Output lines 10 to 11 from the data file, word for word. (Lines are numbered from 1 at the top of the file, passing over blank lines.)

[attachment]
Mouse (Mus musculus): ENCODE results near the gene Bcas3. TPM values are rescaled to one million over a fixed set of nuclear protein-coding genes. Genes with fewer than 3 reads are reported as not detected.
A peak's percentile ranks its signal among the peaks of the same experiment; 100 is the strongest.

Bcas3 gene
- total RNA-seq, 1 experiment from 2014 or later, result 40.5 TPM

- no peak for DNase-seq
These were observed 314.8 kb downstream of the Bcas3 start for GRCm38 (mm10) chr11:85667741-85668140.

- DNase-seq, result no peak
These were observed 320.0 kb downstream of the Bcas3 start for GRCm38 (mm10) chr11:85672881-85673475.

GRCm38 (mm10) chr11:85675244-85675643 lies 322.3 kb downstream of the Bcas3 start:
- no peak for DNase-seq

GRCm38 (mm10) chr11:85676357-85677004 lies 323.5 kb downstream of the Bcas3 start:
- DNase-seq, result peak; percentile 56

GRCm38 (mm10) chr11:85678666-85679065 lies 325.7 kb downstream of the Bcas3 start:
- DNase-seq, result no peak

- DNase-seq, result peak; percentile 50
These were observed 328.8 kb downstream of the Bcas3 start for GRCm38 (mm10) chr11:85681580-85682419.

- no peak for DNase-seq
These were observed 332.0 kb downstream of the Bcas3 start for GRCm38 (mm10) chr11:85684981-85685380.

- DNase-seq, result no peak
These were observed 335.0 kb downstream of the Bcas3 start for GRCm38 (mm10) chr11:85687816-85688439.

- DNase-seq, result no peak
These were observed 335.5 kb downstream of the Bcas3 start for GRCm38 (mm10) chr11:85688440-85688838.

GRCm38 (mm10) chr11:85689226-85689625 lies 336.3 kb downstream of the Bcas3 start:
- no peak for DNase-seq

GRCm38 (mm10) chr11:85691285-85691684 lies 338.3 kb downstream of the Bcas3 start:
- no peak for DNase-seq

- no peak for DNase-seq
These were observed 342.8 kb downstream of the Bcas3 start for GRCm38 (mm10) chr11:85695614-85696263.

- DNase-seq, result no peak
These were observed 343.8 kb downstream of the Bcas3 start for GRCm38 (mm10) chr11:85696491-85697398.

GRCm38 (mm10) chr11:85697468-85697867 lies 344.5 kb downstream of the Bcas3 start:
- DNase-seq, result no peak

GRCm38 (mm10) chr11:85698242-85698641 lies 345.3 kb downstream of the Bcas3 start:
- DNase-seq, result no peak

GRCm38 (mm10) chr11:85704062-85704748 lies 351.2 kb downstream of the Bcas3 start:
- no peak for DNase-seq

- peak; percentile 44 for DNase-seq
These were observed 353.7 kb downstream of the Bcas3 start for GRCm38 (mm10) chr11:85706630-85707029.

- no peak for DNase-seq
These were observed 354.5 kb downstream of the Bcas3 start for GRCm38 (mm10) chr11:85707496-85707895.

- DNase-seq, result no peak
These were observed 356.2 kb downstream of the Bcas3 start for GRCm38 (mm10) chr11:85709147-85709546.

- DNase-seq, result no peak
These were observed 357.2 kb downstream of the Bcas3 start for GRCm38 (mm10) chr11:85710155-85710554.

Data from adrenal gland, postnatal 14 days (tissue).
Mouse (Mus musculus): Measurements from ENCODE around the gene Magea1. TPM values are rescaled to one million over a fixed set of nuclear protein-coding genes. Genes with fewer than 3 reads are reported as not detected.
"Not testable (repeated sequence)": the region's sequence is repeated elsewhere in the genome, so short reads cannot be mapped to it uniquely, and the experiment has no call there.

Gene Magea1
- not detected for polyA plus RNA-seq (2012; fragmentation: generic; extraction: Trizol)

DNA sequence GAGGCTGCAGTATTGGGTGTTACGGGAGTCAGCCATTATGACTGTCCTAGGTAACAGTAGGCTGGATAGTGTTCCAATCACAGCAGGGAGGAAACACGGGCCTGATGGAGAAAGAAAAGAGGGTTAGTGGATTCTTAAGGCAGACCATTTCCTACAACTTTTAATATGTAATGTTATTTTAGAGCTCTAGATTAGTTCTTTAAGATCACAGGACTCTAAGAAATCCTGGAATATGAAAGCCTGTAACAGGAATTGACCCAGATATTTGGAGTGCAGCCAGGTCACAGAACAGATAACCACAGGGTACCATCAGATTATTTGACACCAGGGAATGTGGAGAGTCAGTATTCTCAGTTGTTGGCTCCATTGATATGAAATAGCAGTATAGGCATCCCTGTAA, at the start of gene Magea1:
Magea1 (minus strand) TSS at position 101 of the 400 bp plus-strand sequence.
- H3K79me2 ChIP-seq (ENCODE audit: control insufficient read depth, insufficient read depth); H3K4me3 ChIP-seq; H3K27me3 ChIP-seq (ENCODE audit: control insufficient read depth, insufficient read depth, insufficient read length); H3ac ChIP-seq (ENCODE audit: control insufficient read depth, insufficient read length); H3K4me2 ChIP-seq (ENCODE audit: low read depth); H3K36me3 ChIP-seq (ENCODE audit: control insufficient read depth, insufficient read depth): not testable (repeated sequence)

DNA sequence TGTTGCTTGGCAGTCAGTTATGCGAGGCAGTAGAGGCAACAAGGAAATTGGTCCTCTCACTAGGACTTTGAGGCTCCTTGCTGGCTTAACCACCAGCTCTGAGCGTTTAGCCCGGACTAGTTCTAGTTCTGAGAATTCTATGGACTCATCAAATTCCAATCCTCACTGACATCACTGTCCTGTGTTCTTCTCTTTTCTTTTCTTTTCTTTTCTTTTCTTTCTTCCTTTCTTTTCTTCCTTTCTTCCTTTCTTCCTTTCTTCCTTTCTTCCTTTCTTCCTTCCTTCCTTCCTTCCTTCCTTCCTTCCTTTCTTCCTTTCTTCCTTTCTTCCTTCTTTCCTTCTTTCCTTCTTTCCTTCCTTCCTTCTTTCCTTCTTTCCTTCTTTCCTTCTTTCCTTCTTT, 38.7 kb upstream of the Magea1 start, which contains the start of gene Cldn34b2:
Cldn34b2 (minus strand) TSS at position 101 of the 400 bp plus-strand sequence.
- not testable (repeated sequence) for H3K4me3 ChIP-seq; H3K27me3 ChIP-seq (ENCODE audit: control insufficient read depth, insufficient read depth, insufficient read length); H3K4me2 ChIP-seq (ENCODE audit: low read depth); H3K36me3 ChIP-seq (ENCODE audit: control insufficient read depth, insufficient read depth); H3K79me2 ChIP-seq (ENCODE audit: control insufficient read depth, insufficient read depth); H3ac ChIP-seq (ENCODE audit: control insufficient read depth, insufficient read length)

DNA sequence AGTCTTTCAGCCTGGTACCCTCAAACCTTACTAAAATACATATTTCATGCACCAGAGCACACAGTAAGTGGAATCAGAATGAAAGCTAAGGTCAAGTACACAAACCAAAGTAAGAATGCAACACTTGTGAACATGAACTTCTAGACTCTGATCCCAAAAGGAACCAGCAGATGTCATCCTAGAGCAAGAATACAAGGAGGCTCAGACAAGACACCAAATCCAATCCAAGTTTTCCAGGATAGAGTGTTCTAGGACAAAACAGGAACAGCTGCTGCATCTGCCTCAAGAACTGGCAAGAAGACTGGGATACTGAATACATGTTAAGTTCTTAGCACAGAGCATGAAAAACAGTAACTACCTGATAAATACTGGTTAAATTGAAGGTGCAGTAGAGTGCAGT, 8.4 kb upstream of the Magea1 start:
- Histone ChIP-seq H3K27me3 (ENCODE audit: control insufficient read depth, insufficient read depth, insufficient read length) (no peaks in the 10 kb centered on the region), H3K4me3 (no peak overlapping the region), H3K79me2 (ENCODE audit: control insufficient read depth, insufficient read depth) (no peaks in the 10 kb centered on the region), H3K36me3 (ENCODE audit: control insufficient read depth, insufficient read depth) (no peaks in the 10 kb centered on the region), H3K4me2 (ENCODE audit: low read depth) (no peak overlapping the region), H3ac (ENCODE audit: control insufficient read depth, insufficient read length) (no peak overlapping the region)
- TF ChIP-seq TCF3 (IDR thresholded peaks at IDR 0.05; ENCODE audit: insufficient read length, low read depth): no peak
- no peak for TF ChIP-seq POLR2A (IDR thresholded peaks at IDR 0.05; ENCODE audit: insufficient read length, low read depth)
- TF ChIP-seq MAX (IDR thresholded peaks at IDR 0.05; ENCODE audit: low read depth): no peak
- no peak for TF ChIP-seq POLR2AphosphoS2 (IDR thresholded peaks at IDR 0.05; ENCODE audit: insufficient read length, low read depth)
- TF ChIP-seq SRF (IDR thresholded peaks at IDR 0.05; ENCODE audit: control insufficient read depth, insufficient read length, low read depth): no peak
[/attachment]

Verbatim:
- no peak for DNase-seq

GRCm38 (mm10) chr11:85676357-85677004 lies 323.5 kb downstream of the Bcas3 start: